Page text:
All-wheat acres firmed 1% higher from last season, with 47.1 million acres. “If realized, this represents the fifth lowest all-wheat planted area since records began in 1919,” USDA notes. Here’s a closer look at the acreage breakdown:
- Winter wheat – 34.0 million acres (up 1%)
- Hard red winter wheat – 23.5 million acres
- Soft red winter wheat – 6.86 million acres
- White winter wheat – 3.61 million acres
- Spring wheat – 11.1 million acres (down 3%)
- Durum wheat – 1.98 million acres (up 21%)
Wheat stocks eroded 22% lower from a year ago, meantime, to 660 million bushels. That was slightly higher than the average trade guess of 655 million bushels. Of the total, 93.0 million bushels are in on-farm storage (down 34% year-over-year), with the remaining 567 million bushels stored off the farm (down 19% year-over-year). Disappearance between March and May totaled 364 million bushels, which was down 22% from the same period last year.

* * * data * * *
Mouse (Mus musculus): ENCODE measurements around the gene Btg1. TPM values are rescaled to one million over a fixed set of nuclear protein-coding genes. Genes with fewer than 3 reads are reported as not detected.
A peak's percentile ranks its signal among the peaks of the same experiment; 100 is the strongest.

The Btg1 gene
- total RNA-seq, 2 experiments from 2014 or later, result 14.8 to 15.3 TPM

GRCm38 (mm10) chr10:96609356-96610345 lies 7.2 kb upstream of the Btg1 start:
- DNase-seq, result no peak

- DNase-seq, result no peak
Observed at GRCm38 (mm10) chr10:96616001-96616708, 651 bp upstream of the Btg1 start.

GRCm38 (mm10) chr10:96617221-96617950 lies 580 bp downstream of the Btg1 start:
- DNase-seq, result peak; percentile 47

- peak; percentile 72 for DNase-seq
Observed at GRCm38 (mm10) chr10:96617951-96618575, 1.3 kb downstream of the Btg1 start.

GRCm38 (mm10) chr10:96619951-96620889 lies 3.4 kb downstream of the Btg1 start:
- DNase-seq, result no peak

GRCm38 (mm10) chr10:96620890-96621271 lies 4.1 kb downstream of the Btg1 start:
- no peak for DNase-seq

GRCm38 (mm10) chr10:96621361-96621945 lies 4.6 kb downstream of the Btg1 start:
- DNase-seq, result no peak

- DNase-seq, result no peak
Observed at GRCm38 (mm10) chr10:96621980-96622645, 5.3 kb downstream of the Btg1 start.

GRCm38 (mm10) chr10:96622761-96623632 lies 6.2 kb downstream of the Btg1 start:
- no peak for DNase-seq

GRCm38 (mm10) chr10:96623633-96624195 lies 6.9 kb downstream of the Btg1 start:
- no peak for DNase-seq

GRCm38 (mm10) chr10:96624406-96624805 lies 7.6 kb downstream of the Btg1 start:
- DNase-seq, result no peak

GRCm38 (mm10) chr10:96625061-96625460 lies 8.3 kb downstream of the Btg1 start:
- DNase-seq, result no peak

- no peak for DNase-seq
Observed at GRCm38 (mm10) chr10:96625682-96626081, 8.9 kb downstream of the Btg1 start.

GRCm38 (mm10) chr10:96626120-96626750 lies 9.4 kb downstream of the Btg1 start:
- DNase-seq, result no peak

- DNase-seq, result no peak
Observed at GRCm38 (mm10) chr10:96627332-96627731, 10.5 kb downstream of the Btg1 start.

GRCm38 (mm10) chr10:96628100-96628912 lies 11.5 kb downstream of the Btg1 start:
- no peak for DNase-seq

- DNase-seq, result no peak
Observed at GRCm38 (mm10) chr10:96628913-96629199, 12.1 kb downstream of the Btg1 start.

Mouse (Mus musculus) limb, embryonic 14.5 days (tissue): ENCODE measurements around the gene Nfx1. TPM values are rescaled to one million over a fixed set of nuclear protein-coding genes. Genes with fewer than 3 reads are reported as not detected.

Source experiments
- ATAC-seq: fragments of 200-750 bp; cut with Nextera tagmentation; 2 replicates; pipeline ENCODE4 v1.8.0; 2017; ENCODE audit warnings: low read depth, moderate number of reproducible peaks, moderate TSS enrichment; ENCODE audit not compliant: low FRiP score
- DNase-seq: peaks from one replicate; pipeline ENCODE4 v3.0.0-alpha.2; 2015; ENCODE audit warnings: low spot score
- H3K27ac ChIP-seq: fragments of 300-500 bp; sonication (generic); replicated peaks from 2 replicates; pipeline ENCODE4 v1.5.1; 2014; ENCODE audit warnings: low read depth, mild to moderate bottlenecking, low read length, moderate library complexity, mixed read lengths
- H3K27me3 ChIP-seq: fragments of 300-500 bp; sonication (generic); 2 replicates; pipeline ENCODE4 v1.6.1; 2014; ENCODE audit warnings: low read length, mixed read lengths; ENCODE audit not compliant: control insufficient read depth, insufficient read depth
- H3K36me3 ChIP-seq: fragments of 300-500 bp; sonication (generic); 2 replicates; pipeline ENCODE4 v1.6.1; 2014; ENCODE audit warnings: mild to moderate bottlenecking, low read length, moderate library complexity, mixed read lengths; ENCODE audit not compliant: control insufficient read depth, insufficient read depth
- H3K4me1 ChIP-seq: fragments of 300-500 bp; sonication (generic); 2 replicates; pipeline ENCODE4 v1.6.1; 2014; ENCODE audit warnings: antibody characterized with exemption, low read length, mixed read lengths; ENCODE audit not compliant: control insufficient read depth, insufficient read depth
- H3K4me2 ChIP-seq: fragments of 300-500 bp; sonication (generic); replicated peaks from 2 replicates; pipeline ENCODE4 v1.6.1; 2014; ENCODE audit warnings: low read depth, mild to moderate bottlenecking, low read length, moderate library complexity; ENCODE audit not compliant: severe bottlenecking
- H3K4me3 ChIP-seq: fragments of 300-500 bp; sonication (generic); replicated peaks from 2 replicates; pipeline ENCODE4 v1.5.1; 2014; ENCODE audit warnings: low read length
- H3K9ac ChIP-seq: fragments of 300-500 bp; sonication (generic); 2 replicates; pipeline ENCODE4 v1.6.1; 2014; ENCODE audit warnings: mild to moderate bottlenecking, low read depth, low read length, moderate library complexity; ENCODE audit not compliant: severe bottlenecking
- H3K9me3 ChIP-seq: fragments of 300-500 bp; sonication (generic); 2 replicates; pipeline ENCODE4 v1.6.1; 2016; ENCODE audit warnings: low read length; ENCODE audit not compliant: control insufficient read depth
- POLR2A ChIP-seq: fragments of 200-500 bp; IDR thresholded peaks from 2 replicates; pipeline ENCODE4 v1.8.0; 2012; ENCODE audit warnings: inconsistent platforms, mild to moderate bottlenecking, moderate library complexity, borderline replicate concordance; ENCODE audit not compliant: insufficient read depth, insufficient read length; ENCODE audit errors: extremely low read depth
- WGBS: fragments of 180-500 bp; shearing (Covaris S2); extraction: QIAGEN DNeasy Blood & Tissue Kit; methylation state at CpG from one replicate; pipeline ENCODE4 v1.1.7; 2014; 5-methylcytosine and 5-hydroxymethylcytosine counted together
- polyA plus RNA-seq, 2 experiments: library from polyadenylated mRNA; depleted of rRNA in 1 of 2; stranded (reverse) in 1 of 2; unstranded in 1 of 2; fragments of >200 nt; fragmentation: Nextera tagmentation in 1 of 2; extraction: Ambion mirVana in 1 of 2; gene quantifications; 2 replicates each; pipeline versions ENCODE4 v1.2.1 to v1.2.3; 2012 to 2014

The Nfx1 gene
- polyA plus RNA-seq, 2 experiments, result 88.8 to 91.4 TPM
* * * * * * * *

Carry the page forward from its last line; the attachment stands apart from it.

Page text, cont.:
Effect of Higher Input Costs on Farmers
A recent report by the Agricultural and Food Policy Center (AFPC) at Texas A&M University shows higher input prices are having a larger impact on farmers than originally thought.
- Net cash farm income on the representative feed grain and oilseed farms is projected to decline by an average of $534,000 from 2021 to 2022 across the 25 feed grain and oilseed farms.
- Representative wheat farms face an average reduction in net cash farm income of $399,000.
- Representative cotton farms face an average reduction in net cash farm income of $716,000.